Previous month:
February 2012
Next month:
April 2012

March 2012

Dr. Huey a Rose Sucker

Rose Suckering

"Is the doctor in the house?"


"No, he's out in the neighborhood– and pretty easy to find in April and May."



Yep, he's right outside my front door wrecking havoc on my prize R. rugosa alba standard.



And OMG he's across the street– hey I thought that was a yellow rose.



There he is up the hill– that poor white rose will soon be gone.



Down the lane this union is almost more than I can bear.



Now let's talk hostile takeover.

How many of you darling rose lovers
have been awestruck at the sight of this velvety red rose blooming on your white, yellow, pink, peach, orange rose bush? I know it's like magic isn't it? After we've waxed poetic about said wonder, our naivete is soon dispelled though by a nusery person or a more experienced gardener. They will tell you that your rose was once two or three short canes that were budded to a rooted cane of the rose Dr. Huey. The "doctor" gives roses a quicker start than their own roots usually do, hence a quicker turn over in the market. The only problem- Dr. Huey is also bred to bloom and doesn't like staying underground.

If only my mentioning "the Dr. Huey phenomona" would alleviate it. Wishful thinking– all these photos were shot in less than one-square-California-mile!

The rose gardener needs to keep a watchful eye on the problem.


Let's take a better look at my standard Rugosa.


I know many of you wonder how I could let the suckering go this far. Just look at that one cane trying to pass over the top. This is a classic example of why Dr. Huey stock was chosen for the trunk– it's a ramrod.

(The dear doc must be wondering what's with that bit of green and white fluff above the trunk.)

I tried in vain many times to dislodge the canes.



See the for yourself, it just wasn't going to happen. Cutting suckers just makes them come back stronger. They must be carefully torn away– not possible in this case.



These suckers on Mary Rose are much easier to remove since they're growing away from the plant. But no matter how far from the plant, it's important to dig down to the growth source to dislodge (tear away) the cane.



Annual spring trips to the garden and nursery delights of Sonoma County first inspired this post. As we'd cruise through beautiful scenery, the hair stood up on the back of my neck when I'd see the interloping Dr H. I mean really I'd rather see all pink roses (this one is Sweet Surrender). Many people must delight in the good doctor. He does have a pretty high ranking on helpmefind. To each his own, however it was fun getting this post out of my system.

PS If you remove a rose from the garden, roots left in the soil will sometimes develope into Dr. Hueys. They're pretty easy to pull out if you catch them while young.


Wouldn't you know suckering" has another conotation in the rose world. It refers to the underground runners on many species and near species. That would be a good subject to write about in the future.



Designing a Hillside Rose Garden Part 2

The Rose Garden's Understory

Flowering plants, creeping herbs, small shrubs all show off well at the feet of roses. A more-the-merrier attitude is just fine with the Queen of Flowers. 

The first three images are from the magenta section not shown in Part 1.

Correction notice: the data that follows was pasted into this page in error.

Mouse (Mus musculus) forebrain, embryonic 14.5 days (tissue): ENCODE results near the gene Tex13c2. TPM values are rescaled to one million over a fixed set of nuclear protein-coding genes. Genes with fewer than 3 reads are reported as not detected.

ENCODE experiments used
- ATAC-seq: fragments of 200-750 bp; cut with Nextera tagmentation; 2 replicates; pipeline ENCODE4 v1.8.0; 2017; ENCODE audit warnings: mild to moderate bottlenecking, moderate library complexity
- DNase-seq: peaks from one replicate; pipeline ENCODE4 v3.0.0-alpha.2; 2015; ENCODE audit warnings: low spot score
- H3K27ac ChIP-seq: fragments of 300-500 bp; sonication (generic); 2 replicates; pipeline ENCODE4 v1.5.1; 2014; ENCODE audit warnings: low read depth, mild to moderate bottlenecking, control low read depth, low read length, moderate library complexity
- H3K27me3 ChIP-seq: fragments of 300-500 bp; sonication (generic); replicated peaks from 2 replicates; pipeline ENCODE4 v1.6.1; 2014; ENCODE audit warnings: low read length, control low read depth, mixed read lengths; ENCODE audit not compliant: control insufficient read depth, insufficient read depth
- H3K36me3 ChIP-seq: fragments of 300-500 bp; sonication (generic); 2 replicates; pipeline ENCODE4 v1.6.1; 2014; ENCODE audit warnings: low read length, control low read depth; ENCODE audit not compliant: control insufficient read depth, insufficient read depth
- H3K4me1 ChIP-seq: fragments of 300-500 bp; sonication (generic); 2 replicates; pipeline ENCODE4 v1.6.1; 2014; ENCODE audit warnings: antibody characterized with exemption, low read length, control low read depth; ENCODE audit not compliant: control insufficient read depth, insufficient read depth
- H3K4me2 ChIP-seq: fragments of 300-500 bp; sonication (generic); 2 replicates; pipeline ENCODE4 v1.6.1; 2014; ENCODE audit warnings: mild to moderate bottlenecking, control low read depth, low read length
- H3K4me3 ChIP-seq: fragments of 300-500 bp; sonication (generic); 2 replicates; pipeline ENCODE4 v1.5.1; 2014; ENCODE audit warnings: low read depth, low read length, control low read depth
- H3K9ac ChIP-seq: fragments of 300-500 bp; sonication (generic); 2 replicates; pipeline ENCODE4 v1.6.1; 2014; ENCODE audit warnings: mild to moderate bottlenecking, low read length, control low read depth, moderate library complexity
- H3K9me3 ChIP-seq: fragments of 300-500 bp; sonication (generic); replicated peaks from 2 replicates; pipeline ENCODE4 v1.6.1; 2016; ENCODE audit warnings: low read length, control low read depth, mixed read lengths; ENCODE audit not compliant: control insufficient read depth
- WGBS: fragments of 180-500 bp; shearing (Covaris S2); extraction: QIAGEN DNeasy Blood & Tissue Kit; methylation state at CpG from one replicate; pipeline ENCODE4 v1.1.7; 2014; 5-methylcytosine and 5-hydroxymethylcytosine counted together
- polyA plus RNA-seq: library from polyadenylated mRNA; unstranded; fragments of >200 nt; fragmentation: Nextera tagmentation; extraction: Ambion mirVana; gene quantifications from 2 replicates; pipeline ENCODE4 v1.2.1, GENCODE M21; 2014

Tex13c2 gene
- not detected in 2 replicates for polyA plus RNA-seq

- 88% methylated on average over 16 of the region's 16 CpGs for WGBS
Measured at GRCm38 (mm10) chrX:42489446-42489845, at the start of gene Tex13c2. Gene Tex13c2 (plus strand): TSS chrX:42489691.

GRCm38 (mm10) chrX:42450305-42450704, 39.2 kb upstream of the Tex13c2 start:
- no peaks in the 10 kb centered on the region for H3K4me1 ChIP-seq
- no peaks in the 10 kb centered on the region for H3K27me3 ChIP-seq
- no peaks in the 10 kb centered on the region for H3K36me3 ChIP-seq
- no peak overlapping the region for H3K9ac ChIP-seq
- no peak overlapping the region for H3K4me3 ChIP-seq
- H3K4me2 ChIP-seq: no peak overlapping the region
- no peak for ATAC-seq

Wise Portia mingles with salvia Greggii, calibrachoa and sage.


More of the annual calibrachoa, a furry oregano, parahebe, thyme, and brachyscome.


Purple sage, origanum rotundifolia and a shiny new light in the garden's first year.



Dark leaves of huchera enrich the tales red roses will soon tell.


Rumex (love this plant, cut it back and in no time it regenerates) and strawberries under red roses.


Diascia comes in rose tones and is replanted each spring.


Double Delight


Even red hollyhocks join the story up by the climbers.



Josep's Coat and Golden Wings make the climb together and top off a mix of oranges, yellows and peaches.



Peach calibrachoa, orange diascia, perennial poppies-- does it get better than this?



Lime thyme, my favorite herbal ground cover, Pink Panda ornamental strawberry and Tournament of Roses.



The elegant cool whites ruled by Sally Holmes on the trellis.



The small rose arbor was installed after about three years.



When I visit the garden and see it looking like this I can barely contain myself.










Designing a Hillside Rose Garden Part 1

Designing a rose garden is a detailed and delightful process. This is the first of a two-part post documenting the many phases of one special project located on a hilltop in Lafayette, CA.


My client wanted all colors of roses in a new garden


that would be situated on a slight incline with a full, ideal-for-roses, eastern exposure.


Since my garden was in full bloom at the time, its roses inspired a graduated color scheme


that I presented with the above sketch. My clients loved the design and I was 


soon planning for and acquiring its many roses, as shown in this working sketch. The original plan called for a center arbor that was nixed in favor of continuous planting.


The final color scheme became a progression of white, pink, yellow, peach and red between the two stairways, and magenta in the bed to the far right. After three years, my client wanted more color in the white section. So we added a few pink roses in the first tier and both a red and pink rose in the top tier.


Here's the original rose list 


and said roses patiently awaiting planting day.



The original space.


Instead of replacing the fencing, we camouflaged it with custom trellis work, good for climbing roses. Aren't the moss rock retaining walls magnificent?


One year later the garden is thriving.



Here's the garden last spring as the roses are just coming into to bloom.



In Part 2 I'll show you the magenta section and some of the companion plants.